Faulty electric organ/synth

HI
I am new to the forum and more or less new to audio electronics bar circuit
bending a couple of things.
Yesterday a i bought a old Logan electric organ/synth
It turns out it is not fully working and they guy who sold it to me aint answering the phone so i'm gonna try fix it.Certain keys don't work with some sounds
the arp doesn't work or the chord section,there is a serious hum from the speakers.Volume pedal is dusty and fuzzy ah there is a couple of other things wrong too. anyway...

I opened it up and it is solid state a row of 12 boards marked for each note in the scale and one marked preamp.
there is alot of other stuff but it is hard to get in at.
I know nothing here so any suggestions would be great.
all i have is a soldering iron. gonna buy a multi meter later.

thanx
 
logan organ

I checked organforum.com, there are several types of logan organs mentioned but they have various model numbers. T-249 Pro, Weekend 400, Caravelle. Do try to find a sticker or something on it that describes what it is.
If some keys are working and others not, and the same note names are involved up and down the keyboard,(different octaves of the same note name) maybe the contacts to the note generator board of that name note are bad. Buy a can of contact cleaner, and a fan. Contact cleaners since the ozone scare are basically gasoline in a spray can, so use only in a well ventilated area, no electric switches on or off while you are using it, no smoking or gas burners or water heaters or furnace pilots nearby. With the power off, remove any PCB's gently, spray off the contacts, and reinsert gently.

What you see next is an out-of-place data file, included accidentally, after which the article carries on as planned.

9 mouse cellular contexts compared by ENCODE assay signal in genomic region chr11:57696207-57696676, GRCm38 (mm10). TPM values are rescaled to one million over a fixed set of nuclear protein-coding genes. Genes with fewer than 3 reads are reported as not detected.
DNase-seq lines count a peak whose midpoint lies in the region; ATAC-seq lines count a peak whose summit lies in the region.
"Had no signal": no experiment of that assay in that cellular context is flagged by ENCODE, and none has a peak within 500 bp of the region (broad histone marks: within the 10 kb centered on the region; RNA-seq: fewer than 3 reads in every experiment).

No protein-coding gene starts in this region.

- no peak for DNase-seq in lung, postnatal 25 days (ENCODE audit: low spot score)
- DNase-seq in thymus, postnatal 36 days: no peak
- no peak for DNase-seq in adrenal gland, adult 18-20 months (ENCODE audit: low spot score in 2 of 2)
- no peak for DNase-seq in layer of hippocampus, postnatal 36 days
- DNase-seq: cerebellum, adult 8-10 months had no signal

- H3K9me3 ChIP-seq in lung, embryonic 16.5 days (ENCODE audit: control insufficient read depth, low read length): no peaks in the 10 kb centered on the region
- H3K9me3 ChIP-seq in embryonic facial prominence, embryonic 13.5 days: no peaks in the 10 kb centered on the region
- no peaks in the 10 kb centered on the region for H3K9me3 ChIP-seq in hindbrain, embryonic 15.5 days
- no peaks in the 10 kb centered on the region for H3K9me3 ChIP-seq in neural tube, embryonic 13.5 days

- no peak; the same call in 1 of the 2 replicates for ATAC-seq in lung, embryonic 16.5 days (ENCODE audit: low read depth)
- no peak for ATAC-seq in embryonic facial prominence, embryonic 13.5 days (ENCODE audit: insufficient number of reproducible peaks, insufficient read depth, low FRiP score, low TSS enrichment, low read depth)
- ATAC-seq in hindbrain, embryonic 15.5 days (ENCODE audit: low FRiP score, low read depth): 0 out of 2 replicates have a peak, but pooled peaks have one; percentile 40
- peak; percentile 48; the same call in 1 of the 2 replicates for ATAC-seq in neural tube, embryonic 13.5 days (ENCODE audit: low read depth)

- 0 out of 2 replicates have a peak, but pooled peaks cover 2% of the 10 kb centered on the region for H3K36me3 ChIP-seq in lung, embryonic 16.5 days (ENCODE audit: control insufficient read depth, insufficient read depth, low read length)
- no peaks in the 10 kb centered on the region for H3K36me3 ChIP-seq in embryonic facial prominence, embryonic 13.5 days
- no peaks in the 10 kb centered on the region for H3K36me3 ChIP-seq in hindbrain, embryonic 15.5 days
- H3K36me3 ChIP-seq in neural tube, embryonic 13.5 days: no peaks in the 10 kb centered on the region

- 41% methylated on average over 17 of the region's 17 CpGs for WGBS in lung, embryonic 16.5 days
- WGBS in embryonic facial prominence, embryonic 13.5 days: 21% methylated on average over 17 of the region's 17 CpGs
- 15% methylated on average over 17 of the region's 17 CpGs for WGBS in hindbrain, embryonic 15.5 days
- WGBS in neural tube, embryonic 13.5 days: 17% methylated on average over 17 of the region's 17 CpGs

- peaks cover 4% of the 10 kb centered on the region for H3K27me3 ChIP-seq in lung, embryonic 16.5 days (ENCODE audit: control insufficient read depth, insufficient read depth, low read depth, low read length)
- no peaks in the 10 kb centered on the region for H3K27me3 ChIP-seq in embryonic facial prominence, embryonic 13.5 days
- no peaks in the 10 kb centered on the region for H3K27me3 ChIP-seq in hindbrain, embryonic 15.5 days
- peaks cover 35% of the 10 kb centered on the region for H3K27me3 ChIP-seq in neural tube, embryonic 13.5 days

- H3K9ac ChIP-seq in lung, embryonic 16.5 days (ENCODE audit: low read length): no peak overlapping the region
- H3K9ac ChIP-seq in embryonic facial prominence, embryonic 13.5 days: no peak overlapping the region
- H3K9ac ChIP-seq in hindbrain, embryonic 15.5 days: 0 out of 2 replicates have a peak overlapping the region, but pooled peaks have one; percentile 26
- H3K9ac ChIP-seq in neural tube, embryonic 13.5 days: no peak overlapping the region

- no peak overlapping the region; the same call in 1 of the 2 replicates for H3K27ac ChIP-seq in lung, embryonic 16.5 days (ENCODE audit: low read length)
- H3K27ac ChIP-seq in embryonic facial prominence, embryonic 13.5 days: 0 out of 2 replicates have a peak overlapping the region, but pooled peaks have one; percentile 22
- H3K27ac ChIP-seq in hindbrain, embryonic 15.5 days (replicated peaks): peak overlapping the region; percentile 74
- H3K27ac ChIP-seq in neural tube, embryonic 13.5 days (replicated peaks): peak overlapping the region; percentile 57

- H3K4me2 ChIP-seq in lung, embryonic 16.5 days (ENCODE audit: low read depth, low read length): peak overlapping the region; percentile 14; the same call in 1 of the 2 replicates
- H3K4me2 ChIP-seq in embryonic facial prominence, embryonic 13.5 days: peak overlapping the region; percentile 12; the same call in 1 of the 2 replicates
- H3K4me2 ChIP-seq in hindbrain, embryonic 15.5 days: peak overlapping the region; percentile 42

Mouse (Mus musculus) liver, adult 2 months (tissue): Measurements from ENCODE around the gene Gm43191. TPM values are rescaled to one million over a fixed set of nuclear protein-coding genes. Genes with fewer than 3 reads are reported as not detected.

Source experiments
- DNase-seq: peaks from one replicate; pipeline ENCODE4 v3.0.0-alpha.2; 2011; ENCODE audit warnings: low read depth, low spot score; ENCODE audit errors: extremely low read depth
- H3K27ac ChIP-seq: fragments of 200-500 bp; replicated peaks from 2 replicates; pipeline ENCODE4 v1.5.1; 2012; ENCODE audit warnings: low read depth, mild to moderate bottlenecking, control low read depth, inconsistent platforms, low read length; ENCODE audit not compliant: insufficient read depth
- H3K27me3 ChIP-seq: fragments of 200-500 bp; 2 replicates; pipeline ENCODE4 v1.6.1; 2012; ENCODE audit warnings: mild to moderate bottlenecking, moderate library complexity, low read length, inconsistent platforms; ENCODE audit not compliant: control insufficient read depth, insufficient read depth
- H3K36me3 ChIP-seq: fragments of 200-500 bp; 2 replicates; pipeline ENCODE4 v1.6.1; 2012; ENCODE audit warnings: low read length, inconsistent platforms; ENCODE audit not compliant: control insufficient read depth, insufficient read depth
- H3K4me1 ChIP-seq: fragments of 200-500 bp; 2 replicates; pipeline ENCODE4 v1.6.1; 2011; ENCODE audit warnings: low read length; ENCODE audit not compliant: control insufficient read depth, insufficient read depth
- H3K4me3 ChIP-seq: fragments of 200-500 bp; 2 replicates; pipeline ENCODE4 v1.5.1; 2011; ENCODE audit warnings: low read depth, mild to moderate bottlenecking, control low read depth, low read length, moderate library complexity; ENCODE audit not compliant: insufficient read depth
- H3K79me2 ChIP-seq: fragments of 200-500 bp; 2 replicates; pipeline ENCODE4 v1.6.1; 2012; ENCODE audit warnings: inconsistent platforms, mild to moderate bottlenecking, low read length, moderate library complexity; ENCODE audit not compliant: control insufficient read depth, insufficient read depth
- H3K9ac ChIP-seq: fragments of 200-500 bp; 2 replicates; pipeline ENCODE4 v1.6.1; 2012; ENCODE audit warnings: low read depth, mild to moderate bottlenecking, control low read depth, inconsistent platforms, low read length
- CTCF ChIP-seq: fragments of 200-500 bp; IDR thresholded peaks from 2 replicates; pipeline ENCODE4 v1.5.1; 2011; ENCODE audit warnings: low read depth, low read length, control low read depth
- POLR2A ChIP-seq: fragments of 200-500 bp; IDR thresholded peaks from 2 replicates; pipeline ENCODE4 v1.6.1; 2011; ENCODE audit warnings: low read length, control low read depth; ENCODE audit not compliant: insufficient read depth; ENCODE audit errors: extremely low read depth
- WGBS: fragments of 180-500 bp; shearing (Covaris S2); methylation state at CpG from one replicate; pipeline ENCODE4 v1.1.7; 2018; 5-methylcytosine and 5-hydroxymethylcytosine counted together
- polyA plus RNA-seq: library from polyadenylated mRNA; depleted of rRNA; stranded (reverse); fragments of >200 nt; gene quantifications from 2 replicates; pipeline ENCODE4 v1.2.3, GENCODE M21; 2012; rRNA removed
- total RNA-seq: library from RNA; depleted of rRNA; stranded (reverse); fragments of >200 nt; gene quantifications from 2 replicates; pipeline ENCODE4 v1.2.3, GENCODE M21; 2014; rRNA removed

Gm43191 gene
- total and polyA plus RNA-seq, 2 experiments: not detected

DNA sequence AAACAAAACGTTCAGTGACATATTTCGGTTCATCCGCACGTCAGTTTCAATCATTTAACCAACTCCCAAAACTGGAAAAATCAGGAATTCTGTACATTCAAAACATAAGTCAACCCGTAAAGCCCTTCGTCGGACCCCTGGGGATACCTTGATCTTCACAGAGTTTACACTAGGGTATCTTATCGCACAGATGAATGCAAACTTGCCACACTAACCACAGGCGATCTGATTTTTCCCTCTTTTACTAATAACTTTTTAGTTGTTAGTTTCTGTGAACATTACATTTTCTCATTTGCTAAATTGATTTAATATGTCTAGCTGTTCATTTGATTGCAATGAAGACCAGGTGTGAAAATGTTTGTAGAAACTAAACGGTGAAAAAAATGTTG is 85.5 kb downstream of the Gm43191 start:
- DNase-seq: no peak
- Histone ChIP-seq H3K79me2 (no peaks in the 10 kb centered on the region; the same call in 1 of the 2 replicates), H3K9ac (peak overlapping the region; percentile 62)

If random keys are not working, either the key harness plug is dirty (if there is one) or the key contacts themselves are dirty. In that case you would have to find some way to access the key contacts, either by removing the keys with a screw or some other method, to spray them off. Playing dirty keys can also cause the contacts to clean off some just from motion and rubbing.
Best of luck. More help may be available if you know what model it is.
Volume pedal could be dirt again. These are often controlled with a photocell and lightbulb or source, so spiderwebs dust etc. can affect volume. Remove cardboard cover and spray off, or wipe out.
Hum could be overage electrolytic capacitors, depending on the age of the organ. Quality electrolytic capacitors start to dry out and go low capacitance in 20 years. Cheap electrolytic capacitors are bad weeks after the factory ships them. All depends on what quality the vendor installed. More on this subject when you get the notes working. Don't touch anything metal after the power has been on without reading the electrical safety thread for new repair persons at the top of the tube forum. (Tubes are more dangerous than lower voltage transistor circuits, but the principles also apply to transistor circuits which can cause bad burns if they don't quite stop your heart like a tube circuit can. Anything over 24 VDC can be dangerous). Reading with a meter to make sure any metal you touch is below 24 VDC is part of the safety drill, so buy your meter. Also some aligator clip leads to clip the negative to ground or minus. R**** S**** still sold clip leads the last time I was in there, but I don't like their meter accuracy program. If you update your profile to show your country and possibly state, district, or county, someone living there can help you find useful vendors in your area.
 
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